As you would expect from the Economist, yesterday's article was almost completely positive and optimistic, saying how globalisation, technology and free trade were making the world so much better. And it suggested that the curious incidence of little current news from many regions that previously had bloody conflicts was because those regions were now free and stable.
However, there was one standout exception to the general increase in security and stability. Quoting directly:
A big exception to the rule of declining political violence is the rise of terrorism. Despite claims to the contrary by the Bush administration, the number of international terrorist incidents has risen since September 11th 2001, after a decade of decline. The number of deaths from terrorist acts has climbed almost everywhere. Yet this picture of worldwide growth is misleading. While it is true that Asia, Latin America and Europe have all experienced more terrorist attacks than before, they are still rare. Since 2001, the Middle East has suffered more violence and fatalities than the rest of the world put together.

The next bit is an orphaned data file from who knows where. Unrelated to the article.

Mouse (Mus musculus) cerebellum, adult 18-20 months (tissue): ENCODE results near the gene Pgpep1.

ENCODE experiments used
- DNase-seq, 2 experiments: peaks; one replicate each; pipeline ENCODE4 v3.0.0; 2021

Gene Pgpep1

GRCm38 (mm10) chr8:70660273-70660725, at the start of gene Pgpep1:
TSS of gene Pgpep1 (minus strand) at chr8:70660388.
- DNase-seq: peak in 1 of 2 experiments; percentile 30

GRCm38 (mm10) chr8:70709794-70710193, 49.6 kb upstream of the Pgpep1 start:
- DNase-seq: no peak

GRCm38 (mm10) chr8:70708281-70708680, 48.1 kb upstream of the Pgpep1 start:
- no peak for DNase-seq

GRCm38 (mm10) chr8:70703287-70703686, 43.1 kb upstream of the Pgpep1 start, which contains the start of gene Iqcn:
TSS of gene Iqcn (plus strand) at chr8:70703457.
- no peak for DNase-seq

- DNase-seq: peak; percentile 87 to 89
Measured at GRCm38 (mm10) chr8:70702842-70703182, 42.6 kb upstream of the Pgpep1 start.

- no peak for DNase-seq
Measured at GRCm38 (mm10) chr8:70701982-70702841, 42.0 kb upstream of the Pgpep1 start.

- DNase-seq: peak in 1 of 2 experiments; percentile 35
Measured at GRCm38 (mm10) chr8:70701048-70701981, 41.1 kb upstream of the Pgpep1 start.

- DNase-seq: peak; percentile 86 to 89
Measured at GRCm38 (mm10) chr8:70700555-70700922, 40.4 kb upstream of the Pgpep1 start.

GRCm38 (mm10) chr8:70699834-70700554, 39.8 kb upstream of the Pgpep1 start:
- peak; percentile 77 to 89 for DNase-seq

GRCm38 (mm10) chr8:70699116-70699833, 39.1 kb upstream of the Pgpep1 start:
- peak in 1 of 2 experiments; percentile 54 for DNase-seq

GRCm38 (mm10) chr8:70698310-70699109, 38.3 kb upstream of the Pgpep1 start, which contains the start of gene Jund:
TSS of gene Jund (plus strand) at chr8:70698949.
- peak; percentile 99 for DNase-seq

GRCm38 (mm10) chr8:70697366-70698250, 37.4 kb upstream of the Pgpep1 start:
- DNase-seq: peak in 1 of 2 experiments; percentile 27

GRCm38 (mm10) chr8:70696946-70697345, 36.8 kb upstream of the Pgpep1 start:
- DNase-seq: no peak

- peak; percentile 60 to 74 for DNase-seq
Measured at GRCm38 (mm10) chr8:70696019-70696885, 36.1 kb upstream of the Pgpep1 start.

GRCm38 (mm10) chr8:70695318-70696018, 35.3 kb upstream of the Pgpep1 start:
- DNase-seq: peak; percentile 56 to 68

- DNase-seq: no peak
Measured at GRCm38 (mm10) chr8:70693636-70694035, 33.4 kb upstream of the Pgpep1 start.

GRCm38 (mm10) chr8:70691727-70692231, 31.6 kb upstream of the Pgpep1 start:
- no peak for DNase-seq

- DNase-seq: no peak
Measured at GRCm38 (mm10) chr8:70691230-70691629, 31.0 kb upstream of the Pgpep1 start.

So the Middle East brings you Abraham, Jesus and Mohammed, and this is how you behave?
Meanwhile, as millions of Americans were voting in Democratic and Republican primary elections on Super Tuesday, many southern states experienced the worst tornadoes for decades. Many people died. The religious loonies are always quick to blame any catastrophe in New Orleans or California as God's vengeance upon immoral lifestyles, yet it seems that the most religious parts of the nation are those that are most affected by these natural disasters. Is it that the prayers of the supposedly faithful increased the likelihood of natural disaster there, or did the prayers make no difference whatsoever?
The curious incident of the dog in the night-time was that the dog did nothing.